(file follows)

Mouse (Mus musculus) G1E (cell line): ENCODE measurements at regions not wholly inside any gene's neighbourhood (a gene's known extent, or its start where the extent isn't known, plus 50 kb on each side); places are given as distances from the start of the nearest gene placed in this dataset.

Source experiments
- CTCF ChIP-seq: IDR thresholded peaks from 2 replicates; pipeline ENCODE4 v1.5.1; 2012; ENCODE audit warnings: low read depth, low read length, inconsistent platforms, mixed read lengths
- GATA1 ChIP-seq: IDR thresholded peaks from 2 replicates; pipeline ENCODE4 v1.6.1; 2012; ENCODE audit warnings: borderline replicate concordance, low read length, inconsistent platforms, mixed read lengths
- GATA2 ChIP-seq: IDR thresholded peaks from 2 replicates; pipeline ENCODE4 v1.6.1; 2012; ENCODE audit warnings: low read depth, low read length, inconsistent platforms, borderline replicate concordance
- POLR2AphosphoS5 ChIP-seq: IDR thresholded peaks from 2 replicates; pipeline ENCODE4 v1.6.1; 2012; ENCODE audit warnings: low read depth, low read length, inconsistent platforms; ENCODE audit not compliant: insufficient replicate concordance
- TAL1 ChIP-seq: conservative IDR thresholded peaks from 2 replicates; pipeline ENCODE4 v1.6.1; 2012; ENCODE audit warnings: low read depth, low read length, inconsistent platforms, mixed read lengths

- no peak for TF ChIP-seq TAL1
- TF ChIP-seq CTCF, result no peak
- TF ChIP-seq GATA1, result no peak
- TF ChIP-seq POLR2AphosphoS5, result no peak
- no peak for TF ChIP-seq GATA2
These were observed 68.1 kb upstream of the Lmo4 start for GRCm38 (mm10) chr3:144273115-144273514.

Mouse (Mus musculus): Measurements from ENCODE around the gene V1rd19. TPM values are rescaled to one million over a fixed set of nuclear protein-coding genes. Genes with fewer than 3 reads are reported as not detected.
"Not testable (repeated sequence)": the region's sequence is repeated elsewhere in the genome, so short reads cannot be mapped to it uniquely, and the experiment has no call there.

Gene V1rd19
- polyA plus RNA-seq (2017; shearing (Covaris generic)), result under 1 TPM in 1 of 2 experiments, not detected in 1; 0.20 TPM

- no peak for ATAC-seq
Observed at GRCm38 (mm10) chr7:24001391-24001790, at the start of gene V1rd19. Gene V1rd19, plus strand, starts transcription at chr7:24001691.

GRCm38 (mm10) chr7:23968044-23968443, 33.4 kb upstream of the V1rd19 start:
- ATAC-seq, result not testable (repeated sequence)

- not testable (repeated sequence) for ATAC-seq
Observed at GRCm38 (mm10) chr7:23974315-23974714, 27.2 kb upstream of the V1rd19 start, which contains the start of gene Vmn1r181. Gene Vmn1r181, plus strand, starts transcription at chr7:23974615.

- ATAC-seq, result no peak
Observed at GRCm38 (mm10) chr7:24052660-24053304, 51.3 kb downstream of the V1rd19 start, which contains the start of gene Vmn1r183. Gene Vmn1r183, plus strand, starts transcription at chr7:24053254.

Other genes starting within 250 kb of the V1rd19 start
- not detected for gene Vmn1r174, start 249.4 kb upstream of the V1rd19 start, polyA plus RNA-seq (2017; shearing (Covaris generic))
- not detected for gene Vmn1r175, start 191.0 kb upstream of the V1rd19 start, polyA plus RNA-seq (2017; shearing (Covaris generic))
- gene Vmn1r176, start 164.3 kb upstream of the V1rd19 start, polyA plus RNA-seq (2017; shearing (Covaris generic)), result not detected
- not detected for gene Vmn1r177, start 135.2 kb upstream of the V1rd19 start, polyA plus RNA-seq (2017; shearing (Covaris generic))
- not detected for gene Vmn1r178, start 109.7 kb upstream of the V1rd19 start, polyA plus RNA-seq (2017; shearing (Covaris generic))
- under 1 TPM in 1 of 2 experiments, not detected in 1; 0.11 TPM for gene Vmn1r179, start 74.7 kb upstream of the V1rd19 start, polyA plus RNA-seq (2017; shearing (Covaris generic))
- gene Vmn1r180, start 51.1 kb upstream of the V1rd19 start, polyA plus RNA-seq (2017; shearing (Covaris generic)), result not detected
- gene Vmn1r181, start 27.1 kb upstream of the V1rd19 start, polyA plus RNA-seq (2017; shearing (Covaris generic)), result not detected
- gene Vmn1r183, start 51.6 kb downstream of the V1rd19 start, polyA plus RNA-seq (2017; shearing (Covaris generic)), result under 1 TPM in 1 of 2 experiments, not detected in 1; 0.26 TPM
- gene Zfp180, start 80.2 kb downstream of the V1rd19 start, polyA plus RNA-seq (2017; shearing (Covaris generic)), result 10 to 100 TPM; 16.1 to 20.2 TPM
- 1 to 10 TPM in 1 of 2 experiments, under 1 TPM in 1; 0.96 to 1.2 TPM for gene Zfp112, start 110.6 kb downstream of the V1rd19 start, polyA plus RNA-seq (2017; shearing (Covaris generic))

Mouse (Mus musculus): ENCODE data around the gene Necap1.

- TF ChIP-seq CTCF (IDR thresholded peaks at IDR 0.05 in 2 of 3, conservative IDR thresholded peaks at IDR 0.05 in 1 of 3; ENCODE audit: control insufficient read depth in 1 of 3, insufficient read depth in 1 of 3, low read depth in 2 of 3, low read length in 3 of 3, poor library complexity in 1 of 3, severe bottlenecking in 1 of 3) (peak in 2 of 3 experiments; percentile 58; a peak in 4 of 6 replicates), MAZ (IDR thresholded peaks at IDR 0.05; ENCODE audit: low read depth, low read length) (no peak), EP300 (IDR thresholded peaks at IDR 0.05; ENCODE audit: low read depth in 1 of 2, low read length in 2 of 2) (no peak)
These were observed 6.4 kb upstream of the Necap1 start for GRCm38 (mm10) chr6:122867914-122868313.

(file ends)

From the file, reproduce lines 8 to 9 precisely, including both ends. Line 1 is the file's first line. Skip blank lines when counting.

- no peak for TF ChIP-seq TAL1
- TF ChIP-seq CTCF, result no peak